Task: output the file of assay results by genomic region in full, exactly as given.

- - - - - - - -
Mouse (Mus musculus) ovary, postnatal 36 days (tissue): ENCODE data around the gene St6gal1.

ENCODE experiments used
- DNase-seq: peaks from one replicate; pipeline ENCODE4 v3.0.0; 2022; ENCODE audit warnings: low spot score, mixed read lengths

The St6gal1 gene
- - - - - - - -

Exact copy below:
Mouse (Mus musculus) ovary, postnatal 36 days (tissue): ENCODE data around the gene St6gal1.

ENCODE experiments used
- DNase-seq: peaks from one replicate; pipeline ENCODE4 v3.0.0; 2022; ENCODE audit warnings: low spot score, mixed read lengths

The St6gal1 gene